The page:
In the meantime, you have a good one.

Appreciating midweek distractions; the Alexis/Mesut comparison’s are unfair

Huh, who’d have thunk that a pretty strong Moneychester City team would be dumped out to a Newcastle team that the whole world was saying wasn’t playing for the manager any more? Certainly not me that’s for sure.

I’d like to be a little bit Nelson Muntz and say ‘Ha-ha!’ for the result, but whilst Chelski and the Spuds still remain in the competition, it’s one less team likely to give them both a beating. Last year it was delicious to see Jose win the square root of naff all, but I fear that this season we might not be able to trade off of another ‘specialist in failure’ jibe, with all of the teams dropping out of the competition at the rate they are. Of course the most likely scenario – because you know that God hates us – is that Chelski and the Spuds will contest the final, but perhaps it’s too early in the season to be all doom and gloom.

It’s still a quiet time for us at the moment and we’re getting treated to the feeling it must be like to be a United fan at the moment. Large expanses of metaphorical non-footballing land separates one game from the next, with little to quench the thirst that only first-team professional football can provide. Sure, it helps with establishing long runs in the team like Liverpool did last season, but is it really worth it? Would you take one season finishing second if the subsequent season meant that you were out of European competition altogether in the next season? I’m not sure I would you know. Even the Europa League. We jest about ‘Spursdays’ and demean the competition whilst we remain in its elite brother the Champions League, but when all is said and done we all just want to watch our team as much as possible. Sure, playing half the season on a Sunday would be a right royal pain in the derriere, but at least we’d get a higher volume of what we all love.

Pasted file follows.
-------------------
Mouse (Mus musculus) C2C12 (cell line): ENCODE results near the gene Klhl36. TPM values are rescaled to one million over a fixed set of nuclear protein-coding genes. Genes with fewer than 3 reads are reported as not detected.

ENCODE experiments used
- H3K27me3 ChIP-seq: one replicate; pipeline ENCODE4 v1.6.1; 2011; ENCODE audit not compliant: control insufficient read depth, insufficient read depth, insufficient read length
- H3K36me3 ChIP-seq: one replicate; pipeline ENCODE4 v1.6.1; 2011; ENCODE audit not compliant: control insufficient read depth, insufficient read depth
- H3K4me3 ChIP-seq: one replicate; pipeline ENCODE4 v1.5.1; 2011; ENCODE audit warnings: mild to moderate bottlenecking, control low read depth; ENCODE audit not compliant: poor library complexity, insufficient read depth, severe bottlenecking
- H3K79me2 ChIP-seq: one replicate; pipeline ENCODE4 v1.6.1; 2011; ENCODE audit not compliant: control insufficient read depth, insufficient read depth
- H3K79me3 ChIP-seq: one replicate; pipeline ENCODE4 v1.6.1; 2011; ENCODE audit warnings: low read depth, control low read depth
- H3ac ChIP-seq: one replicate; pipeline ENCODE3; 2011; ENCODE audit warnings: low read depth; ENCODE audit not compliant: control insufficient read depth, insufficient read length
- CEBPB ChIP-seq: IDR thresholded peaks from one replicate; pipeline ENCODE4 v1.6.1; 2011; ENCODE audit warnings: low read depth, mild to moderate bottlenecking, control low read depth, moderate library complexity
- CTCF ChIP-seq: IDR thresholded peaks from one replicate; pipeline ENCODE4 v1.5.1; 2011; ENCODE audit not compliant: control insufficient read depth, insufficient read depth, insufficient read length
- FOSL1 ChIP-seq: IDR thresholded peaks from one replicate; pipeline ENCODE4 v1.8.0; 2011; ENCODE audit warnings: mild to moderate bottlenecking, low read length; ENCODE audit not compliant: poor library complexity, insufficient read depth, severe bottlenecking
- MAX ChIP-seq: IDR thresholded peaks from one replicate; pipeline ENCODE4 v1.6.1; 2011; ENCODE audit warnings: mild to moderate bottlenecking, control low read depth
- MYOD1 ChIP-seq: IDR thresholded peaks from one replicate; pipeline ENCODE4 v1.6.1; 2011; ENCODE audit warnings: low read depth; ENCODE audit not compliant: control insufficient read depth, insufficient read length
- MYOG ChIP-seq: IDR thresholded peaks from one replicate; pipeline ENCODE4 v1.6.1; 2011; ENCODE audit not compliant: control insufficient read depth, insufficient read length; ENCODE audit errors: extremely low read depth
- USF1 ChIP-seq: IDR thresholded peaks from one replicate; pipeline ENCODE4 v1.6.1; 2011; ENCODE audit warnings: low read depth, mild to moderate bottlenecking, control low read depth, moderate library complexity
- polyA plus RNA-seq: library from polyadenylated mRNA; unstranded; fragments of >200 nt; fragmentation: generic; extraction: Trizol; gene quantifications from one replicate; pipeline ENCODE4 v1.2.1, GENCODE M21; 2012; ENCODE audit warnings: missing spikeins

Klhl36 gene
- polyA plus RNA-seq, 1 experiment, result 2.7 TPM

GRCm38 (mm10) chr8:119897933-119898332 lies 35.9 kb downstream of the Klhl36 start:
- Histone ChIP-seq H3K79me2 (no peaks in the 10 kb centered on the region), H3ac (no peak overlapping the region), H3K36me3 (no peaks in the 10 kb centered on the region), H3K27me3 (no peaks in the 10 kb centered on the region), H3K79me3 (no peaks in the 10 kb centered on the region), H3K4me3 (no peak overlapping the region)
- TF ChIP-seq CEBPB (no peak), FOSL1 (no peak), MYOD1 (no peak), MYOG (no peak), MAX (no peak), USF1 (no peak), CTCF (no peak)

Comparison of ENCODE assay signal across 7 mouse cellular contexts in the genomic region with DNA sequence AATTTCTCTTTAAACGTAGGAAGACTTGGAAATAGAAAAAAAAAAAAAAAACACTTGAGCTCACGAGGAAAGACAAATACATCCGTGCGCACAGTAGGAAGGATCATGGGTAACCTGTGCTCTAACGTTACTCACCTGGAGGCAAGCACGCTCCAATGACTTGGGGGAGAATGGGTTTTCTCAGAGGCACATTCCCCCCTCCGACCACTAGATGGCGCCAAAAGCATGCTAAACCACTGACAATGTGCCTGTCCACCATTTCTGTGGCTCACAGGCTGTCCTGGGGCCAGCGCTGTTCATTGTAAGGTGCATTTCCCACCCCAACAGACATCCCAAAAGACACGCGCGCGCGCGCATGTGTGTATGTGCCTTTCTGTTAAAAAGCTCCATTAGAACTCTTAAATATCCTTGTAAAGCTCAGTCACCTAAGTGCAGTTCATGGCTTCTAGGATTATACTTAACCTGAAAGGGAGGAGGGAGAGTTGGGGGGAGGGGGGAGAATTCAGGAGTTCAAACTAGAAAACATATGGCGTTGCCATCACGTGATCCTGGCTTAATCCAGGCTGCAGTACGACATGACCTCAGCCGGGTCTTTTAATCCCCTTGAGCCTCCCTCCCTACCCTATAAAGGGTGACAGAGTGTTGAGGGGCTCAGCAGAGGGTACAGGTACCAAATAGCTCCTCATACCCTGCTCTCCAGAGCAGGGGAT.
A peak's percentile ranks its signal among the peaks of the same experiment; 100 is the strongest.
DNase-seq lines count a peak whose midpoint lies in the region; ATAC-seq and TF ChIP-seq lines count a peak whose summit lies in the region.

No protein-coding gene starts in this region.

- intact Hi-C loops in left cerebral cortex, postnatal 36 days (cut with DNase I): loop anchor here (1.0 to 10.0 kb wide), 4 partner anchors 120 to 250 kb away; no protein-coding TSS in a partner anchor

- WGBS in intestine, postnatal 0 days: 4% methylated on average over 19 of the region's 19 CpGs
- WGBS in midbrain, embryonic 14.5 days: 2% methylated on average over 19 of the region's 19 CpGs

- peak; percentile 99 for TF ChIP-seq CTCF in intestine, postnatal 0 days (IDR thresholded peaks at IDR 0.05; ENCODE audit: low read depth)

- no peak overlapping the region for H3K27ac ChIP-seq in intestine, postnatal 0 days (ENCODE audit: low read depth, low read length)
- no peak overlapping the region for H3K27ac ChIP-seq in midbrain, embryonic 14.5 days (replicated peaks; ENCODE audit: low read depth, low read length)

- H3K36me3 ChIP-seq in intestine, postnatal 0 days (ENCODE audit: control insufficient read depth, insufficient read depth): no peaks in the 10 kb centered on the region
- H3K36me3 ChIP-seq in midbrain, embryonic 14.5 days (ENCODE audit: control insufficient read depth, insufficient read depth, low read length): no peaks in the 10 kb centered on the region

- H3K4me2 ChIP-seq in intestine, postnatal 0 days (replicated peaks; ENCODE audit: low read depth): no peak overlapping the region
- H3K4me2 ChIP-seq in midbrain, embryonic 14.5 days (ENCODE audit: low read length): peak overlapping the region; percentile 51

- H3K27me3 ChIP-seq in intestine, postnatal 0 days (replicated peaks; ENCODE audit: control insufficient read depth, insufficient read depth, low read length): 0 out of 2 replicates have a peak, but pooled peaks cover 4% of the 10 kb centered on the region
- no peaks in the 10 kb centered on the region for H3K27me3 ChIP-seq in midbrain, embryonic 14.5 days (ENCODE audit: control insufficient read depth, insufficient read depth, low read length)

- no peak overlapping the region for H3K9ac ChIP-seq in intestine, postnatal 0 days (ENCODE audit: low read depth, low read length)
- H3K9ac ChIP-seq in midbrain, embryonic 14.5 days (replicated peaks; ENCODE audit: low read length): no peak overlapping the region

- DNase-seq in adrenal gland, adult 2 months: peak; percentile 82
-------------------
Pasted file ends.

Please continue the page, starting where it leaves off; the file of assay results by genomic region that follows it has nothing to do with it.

All this is not to say that I’m preparing for a life with the Europa League because I don’t have faith in the current squad – I do – I’m just trying to point out that when you’re not competing in competitions as we haven’t been this week, it makes you appreciate what you’ve got when you’ve got it. Right now, we’ve got it, with the games soon to start up again and come thick and fast. Burnley first on Saturday at 3pm (another one of those! Some kind of minor miracle!) and then Anderlecht on Tuesday night. Then Swansea away, before we head into yet another international break before playing United. Lt’s hope for maximum points during this period. November has always been a bit of a sucky month for us, which is doubly sucky for me because I happen to have a birthday then, so the idea that we might actually be able to put together some kind of run together (*clasps hands together in praying motion*) is certainly one I’d like to entertain.

The Club has announced it’s October player of the month competition and, in what was probably the easiest poll ever conducted, it’s Alexis ‘Knife-tooth’ Sanchez who has scooped the gong. I honestly have no idea where Mikel got his description of Alexis when he talked about him having ‘knife-in-his-teeth’, but I suspect this is one of the scenarios where he’s mixed his metaphors a bit. Hey, happens to the best of us, but when the chips are falling on the loaded dice, you just need to pick them up like a house of cards. Or something.

I get the sentiment though. Alexis is a dog with a bone. He simply doesn’t stop and both offensively as well as defensively has already made a massive contribution to the team. In a way, he’s almost doing Ozil a bit of a disservice because of his effervescence, because people are naturally making comparisons with the two big money Arsenal stars. But that is an unrealistic comparison in my opinion. They both have very different roles in the team and both have attributes that make us tick better as a side when they are both fully fit and firing on all cylinders. Alexis is perhaps seen as more suited to the rough and tumble of the English Premier League, but that’s more because of the cultural differences that exist between us and the rest of the continent. Let’s not forget we operate in a division where a manager telling players to “faacking run araand a bit” is seen as motivational, so it doesn’t surprise me to see a player who embodies that ethos (whilst actually being very gifted too) is getting quite a few plaudits from the national media. They love what is familiar and Alexis’ style is familiar to majority of them so they naturally gravitate towards cutting him some slack. Perhaps we all naturally do too, to an extent? Perhaps we all see his effort and can therefore accept when he is running into a blind alley on the football pitch, where as our German playmaker would not be afforded the luxury. Who knows? I’m just a simple fan with a simple observation.